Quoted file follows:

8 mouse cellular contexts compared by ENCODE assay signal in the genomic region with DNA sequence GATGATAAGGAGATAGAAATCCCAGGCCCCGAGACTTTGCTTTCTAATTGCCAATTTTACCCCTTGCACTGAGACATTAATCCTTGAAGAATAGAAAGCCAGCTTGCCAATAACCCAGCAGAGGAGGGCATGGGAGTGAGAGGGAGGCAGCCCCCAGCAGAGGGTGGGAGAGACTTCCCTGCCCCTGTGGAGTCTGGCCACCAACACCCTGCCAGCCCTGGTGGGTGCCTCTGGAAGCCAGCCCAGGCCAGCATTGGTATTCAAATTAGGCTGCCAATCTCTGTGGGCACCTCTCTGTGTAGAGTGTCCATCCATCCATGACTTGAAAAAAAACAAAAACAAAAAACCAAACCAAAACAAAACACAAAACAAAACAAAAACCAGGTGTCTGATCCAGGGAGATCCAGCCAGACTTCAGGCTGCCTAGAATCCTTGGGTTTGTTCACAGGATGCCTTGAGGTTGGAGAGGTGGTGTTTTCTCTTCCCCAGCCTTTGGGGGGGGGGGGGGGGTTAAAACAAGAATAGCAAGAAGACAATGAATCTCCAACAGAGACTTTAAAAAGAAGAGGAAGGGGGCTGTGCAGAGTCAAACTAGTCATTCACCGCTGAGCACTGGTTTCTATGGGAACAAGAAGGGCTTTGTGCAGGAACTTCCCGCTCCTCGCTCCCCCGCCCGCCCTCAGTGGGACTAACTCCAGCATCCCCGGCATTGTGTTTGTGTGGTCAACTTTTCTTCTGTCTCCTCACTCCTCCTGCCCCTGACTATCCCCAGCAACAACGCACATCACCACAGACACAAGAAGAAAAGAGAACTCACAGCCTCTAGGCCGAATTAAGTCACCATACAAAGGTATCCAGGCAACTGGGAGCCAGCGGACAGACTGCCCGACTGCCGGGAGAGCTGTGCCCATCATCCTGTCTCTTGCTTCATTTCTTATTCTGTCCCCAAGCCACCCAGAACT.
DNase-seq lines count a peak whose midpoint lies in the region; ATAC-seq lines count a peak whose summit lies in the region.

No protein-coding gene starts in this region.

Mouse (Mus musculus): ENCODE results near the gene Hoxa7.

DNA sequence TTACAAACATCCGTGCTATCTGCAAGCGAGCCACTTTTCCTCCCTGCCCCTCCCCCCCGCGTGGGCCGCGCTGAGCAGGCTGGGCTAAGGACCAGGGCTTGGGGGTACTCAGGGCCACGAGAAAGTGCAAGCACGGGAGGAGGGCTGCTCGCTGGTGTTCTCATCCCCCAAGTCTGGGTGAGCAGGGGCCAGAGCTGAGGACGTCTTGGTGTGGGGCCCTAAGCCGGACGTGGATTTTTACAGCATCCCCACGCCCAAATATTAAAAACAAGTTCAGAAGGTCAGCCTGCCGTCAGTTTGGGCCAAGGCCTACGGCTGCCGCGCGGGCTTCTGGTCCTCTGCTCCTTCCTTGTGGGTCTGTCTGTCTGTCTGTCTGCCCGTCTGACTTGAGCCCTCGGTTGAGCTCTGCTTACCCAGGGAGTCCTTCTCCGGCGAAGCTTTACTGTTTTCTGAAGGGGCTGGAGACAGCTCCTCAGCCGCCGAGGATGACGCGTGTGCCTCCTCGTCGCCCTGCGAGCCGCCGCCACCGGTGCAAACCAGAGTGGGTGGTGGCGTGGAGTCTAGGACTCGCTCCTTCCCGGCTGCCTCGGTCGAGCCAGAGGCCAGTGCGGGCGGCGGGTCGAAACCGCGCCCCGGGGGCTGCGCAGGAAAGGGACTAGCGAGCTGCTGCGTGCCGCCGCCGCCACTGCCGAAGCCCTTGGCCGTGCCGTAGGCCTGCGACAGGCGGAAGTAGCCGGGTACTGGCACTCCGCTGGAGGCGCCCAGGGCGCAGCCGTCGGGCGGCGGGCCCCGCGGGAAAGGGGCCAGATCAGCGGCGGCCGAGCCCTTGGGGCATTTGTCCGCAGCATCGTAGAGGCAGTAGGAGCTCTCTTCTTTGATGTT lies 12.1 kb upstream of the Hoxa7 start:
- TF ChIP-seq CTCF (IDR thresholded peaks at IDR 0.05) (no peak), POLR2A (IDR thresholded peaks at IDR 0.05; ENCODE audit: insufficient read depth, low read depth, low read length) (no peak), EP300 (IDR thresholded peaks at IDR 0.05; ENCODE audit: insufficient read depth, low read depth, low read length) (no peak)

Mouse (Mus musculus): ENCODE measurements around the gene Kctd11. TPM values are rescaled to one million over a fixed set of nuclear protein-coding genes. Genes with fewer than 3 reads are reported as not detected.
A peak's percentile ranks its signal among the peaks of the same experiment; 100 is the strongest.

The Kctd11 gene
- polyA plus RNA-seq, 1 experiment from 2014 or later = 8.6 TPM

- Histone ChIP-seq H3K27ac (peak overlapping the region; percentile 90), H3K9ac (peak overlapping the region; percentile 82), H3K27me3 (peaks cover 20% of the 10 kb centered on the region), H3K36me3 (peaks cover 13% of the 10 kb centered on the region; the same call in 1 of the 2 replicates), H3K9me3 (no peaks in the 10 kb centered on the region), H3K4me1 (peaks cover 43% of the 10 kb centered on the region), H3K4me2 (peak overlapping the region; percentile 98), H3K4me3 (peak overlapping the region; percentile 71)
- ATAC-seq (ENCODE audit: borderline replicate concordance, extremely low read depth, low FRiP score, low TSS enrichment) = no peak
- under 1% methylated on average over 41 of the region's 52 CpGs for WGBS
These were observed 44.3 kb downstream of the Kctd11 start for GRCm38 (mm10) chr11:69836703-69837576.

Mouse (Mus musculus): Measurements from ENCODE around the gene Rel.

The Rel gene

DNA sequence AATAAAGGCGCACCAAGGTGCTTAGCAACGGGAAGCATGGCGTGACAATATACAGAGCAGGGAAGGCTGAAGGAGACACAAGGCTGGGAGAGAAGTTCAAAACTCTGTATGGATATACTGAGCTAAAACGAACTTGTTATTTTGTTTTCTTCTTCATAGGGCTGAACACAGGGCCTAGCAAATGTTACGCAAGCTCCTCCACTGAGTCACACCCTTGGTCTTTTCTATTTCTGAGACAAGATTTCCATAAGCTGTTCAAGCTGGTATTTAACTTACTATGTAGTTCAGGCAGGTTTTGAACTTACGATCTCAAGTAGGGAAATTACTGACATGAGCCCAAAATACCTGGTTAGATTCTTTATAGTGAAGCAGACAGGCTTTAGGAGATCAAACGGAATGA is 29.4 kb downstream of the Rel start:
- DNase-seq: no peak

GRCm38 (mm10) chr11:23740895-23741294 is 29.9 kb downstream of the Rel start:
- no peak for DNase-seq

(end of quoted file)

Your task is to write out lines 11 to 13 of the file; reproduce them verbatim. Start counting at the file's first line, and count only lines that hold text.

- Histone ChIP-seq H3K27ac (peak overlapping the region; percentile 90), H3K9ac (peak overlapping the region; percentile 82), H3K27me3 (peaks cover 20% of the 10 kb centered on the region), H3K36me3 (peaks cover 13% of the 10 kb centered on the region; the same call in 1 of the 2 replicates), H3K9me3 (no peaks in the 10 kb centered on the region), H3K4me1 (peaks cover 43% of the 10 kb centered on the region), H3K4me2 (peak overlapping the region; percentile 98), H3K4me3 (peak overlapping the region; percentile 71)
- ATAC-seq (ENCODE audit: borderline replicate concordance, extremely low read depth, low FRiP score, low TSS enrichment) = no peak
- under 1% methylated on average over 41 of the region's 52 CpGs for WGBS